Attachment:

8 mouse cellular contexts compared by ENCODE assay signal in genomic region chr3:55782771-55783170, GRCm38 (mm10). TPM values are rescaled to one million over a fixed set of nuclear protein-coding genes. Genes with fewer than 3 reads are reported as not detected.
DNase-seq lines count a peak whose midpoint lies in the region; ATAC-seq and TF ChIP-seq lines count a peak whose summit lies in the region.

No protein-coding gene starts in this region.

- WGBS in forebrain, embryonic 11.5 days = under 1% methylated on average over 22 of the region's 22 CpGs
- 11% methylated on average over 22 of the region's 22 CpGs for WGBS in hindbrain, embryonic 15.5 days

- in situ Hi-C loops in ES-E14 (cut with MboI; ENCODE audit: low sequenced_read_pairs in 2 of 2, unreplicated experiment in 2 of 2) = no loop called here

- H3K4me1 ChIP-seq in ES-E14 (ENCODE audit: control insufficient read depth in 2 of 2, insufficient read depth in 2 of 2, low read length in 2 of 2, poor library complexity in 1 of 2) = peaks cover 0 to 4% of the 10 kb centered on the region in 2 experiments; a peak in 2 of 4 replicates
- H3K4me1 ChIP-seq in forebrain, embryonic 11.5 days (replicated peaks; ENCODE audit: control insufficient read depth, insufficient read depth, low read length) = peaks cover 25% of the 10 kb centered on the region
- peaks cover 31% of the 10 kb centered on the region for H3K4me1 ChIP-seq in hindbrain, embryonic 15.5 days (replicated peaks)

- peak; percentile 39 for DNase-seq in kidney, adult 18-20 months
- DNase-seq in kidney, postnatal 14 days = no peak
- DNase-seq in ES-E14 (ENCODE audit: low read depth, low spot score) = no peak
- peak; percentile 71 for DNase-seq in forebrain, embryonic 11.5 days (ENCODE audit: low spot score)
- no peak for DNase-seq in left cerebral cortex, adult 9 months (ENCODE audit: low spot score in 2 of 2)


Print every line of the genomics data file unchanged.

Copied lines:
8 mouse cellular contexts compared by ENCODE assay signal in genomic region chr3:55782771-55783170, GRCm38 (mm10). TPM values are rescaled to one million over a fixed set of nuclear protein-coding genes. Genes with fewer than 3 reads are reported as not detected.
DNase-seq lines count a peak whose midpoint lies in the region; ATAC-seq and TF ChIP-seq lines count a peak whose summit lies in the region.

No protein-coding gene starts in this region.

- WGBS in forebrain, embryonic 11.5 days = under 1% methylated on average over 22 of the region's 22 CpGs
- 11% methylated on average over 22 of the region's 22 CpGs for WGBS in hindbrain, embryonic 15.5 days

- in situ Hi-C loops in ES-E14 (cut with MboI; ENCODE audit: low sequenced_read_pairs in 2 of 2, unreplicated experiment in 2 of 2) = no loop called here

- H3K4me1 ChIP-seq in ES-E14 (ENCODE audit: control insufficient read depth in 2 of 2, insufficient read depth in 2 of 2, low read length in 2 of 2, poor library complexity in 1 of 2) = peaks cover 0 to 4% of the 10 kb centered on the region in 2 experiments; a peak in 2 of 4 replicates
- H3K4me1 ChIP-seq in forebrain, embryonic 11.5 days (replicated peaks; ENCODE audit: control insufficient read depth, insufficient read depth, low read length) = peaks cover 25% of the 10 kb centered on the region
- peaks cover 31% of the 10 kb centered on the region for H3K4me1 ChIP-seq in hindbrain, embryonic 15.5 days (replicated peaks)

- peak; percentile 39 for DNase-seq in kidney, adult 18-20 months
- DNase-seq in kidney, postnatal 14 days = no peak
- DNase-seq in ES-E14 (ENCODE audit: low read depth, low spot score) = no peak
- peak; percentile 71 for DNase-seq in forebrain, embryonic 11.5 days (ENCODE audit: low spot score)
- no peak for DNase-seq in left cerebral cortex, adult 9 months (ENCODE audit: low spot score in 2 of 2)